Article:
Buffett gives students some priceless advice
During a live CNN interview one student asked Warren Buffett about success.
Posted: mié, may 29, 2013
A young woman stood before the third-richest man in the world – Warren Buffett – and asked him about something almost everybody in the world wants.
The student was Liwayway Taylor, who's studying finance, banking and investing at UNO. She stood at the microphone during a live CNN interview and Q&A with Buffett at Mammel Hall on campus and told the "Oracle of Omaha" that for many students like her, success means graduating and building professional careers.
"Standing in your shoes today and looking back at the lessons you've learned," she asked him, "how do you define success?"
Here's what Buffett told her:
"I would say that when you get to be my age or a little younger – I'm 82 – if people that you want to have love you, love you, you're a success. You can have all the money in the world. You can have buildings named after you, hospital wings, whatever, and unless you have people that really care about you, you're not a success.
"Not everybody is going to make a fortune. Not everybody is going to, you know, be on football teams. But if your children and the people you work with – if those people love you after they've seen you in action for many, many years, you're a success."
The Q&A was part of the "Buffett Week" events at UNO leading up to the annual Berkshire Hathaway shareholders meeting in Omaha. Buffett, a University of Nebraska graduate who taught investment classes years ago at Omaha University (now UNO), is Berkshire's chairman and CEO.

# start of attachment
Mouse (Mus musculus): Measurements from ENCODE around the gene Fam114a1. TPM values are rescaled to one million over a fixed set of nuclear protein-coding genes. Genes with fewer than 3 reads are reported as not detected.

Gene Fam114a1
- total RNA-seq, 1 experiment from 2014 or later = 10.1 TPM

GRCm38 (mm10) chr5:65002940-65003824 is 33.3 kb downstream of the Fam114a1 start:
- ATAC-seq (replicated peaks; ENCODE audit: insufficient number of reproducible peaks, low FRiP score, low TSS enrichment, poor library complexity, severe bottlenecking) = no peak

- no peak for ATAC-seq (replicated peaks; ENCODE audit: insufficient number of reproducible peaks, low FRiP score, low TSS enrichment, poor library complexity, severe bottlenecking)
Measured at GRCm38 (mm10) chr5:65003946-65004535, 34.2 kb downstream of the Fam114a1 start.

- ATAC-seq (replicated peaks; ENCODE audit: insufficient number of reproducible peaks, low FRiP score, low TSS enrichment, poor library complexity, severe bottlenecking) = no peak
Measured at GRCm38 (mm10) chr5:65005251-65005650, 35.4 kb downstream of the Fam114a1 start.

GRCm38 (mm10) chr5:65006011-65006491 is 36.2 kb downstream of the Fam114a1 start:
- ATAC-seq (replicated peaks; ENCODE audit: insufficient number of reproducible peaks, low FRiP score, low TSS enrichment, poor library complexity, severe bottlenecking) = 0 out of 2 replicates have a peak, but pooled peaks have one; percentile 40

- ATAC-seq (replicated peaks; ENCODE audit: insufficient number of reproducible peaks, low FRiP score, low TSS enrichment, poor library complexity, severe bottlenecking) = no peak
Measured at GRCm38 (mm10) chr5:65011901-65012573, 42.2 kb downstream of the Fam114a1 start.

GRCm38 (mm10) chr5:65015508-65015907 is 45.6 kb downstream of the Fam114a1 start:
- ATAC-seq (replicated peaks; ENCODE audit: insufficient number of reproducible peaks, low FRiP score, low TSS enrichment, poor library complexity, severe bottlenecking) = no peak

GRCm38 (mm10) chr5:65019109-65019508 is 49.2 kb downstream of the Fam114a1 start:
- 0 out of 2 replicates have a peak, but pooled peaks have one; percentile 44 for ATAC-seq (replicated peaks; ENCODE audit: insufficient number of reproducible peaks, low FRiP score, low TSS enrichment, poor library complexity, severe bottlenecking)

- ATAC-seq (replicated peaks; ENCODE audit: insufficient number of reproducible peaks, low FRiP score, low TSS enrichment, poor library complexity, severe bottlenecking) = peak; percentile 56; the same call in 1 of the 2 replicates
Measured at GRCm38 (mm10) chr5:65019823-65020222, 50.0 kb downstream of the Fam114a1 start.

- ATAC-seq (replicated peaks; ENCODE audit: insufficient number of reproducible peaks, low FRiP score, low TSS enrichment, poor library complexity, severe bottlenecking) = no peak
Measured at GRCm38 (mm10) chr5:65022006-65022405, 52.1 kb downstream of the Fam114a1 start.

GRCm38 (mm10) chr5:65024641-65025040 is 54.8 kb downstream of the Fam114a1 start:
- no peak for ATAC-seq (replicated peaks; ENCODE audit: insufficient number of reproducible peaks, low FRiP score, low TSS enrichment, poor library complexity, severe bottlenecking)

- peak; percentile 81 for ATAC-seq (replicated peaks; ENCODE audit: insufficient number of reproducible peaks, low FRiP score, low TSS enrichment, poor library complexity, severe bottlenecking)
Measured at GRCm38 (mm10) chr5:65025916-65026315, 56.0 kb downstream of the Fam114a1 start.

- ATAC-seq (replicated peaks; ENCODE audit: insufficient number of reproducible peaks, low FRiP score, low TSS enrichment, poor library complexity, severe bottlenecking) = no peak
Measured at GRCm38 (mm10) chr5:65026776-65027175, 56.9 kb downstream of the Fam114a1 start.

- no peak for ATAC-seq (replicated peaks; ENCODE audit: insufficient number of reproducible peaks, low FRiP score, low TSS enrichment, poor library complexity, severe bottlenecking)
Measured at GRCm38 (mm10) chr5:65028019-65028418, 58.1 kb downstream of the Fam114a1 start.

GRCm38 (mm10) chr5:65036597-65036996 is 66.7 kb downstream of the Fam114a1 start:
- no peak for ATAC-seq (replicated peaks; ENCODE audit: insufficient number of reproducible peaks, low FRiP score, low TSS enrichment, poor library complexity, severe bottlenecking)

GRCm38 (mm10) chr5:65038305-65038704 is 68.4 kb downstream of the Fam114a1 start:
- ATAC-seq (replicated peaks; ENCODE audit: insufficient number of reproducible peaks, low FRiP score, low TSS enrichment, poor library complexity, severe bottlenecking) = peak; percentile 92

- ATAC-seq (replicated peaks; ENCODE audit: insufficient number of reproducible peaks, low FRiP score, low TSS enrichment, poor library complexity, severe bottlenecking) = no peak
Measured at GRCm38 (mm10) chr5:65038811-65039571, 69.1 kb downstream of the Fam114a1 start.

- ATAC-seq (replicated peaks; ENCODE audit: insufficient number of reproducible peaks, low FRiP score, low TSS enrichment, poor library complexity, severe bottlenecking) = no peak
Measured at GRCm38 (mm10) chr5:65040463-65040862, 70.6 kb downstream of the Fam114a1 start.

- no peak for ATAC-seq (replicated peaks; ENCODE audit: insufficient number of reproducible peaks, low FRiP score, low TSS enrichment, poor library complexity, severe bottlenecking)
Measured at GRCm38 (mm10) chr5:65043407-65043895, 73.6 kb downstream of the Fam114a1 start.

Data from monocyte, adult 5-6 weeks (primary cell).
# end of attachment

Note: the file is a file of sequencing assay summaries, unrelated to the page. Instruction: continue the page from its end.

The main topic of the Q&A was women in the world of business and finance. Buffett had just written an essay for Fortune magazine in which he said that the reason that he's bullish about the country's future success is because of women.
He urged the young women in the audience to not see themselves reflected in "funhouse mirrors" the world has traditionally put in front of them, mirrors that distort their self-image and cause doubt.
He said he saw that doubt in his mother, who thought her only role in life was to live for his father. He said he saw it in the message his sisters were sent – that marrying well was the best thing they could do for their success – even though they were just as smart as he was.
"They had no thought of going into the same type of activities as I was. It was just a huge, huge waste of talent. …Half the talent in the country was basically put on the shelf."
Also at the interview at UNO, Buffett made other news – he finally joined the world of Twitter. In front of the audience, he sent out his first tweet:
Warren is in the house.
By the end of the hourlong Q&A, he had more than 36,000 followers.
Student support is a top priority of the Campaign for Nebraska. If you, too, would like to see University of Nebraska students succeed, please give online or contact the University of Nebraska Foundation at 800-432-3216.